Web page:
This archived article was written by: Nikki Muth
Silence is what most people want at the end of the day; with all the noises at work, every retold joke by that not-so-funny friend, even the ticking of that useless classroom clock that has been wrong all year, more and more headphone users are getting closer and closer to experiencing it for themselves.
They don’t realize how frail their ears are, how sensitive a sense like hearing is and how easy it is to destroy their hearing. People don’t know how easy it is to fix the problem or get rid of it all together. In fact, noise-induced hearing loss can be prevented with simple things like volume limits and better choices in headphones.
As unlikely as this seems, this is a recent problem. Technology for media devices, as Walkmans, iPods or Mp3 players, grew increasingly efficient. The capability to play music for longer periods of time is apparent, where in the past, this efficiency didn’t exist (probably accounting for the saying, “if it’s too loud, you’re too old!”) The chance and ability to inflict noise-induced hearing loss has risen.
Along with providing people with an efficient way to destroy their ears, progression has led to listening to louder music. Not only is music louder, the technology to make it louder is commonplace.
The decibel levels for most modern music is much higher than any other. For example, an everyday conversation is in the 60 decibel (dB) range; most rock concerts and rock music are 120 dB to 150 dB (the same range as a jet engine). Take note that hearing 100 dB over a two-hour period can begin to cause permanent hearing loss (as the level goes up, the time it takes to damage your hearing goes down). Add that to the fact that people listen to loud music for much longer than two hours a day.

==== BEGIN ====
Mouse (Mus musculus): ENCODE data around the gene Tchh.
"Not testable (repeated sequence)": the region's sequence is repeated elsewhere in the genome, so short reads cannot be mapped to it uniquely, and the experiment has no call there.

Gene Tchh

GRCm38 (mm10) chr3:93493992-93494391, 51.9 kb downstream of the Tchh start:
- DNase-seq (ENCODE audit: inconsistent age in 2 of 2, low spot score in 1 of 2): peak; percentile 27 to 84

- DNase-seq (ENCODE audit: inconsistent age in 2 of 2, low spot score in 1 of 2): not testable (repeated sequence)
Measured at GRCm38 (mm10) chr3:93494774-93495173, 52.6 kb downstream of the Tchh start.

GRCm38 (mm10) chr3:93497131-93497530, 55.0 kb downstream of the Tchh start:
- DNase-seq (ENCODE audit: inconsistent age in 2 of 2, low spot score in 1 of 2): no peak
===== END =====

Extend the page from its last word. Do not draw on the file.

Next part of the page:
Soon, we could be a generation of silence, or an average fourth-grade classroom passing notes back and forth.
Fortunately, this problem can be curbed. According to a study by Cory Portnuff Au.D (a graduate student at the University of Colorado) and his team; if the listener keeps the volume at anywhere between 10-50% of the maximum-volume range, they can listen to limitless hours of music without hearing loss, and that is while wearing any headphones (ear buds included).
After reaching 80% of the maximum-volume limit, isolation headphones get the worst score with a recommended 50 minutes of listening time leading to hearing loss, ear buds are a close second with 1.5 hours until damage (also, iPod ear buds are rated worse than normal ones), and lastly over-the-ear headphones got the best score with five hours until damage. However, if you listen at 70% maximum-volume limit, the hours until hearing loss quadruples.
Do not discredit the usefulness of each type of headphones; each one has pros and cons. The problem with isolation headphones is that the sound doesn’t escape easily and is hyper-focused on the ear ( which is the same problem with ear buds).
The good thing is that it is easy to block out other noises with these headphones, so volume levels don’t need to be high. The problem with ear buds is that they tend to block sound coming in other than the music. In fact, the sound is trapped inside the ear (which is why many experts suspect ear buds are the worst to use and think they are the cause of most noise-induced hearing loss cases), but they are compact, simple and great for those with an active lifestyle.
Over-the-ear and on-ear headphones are shown to be the best to use and can often be worn around your neck and used as speakers. Their biggest problem is they are often cumbersome, clumsy, and awkward to wear, but there is also an upside. Because they are so difficult, you wear them less, or even wear them around your neck more. Mostly, headphone choices should be made according to your lifestyle.
Blasting music to hear it better may not be the best thing if you want to keep listening for years to come, but honestly, how many people can’t hear their music at 70%? If you wear over-the-ear headphones or on-ear headphones that gives you about 20 hours of safe listening.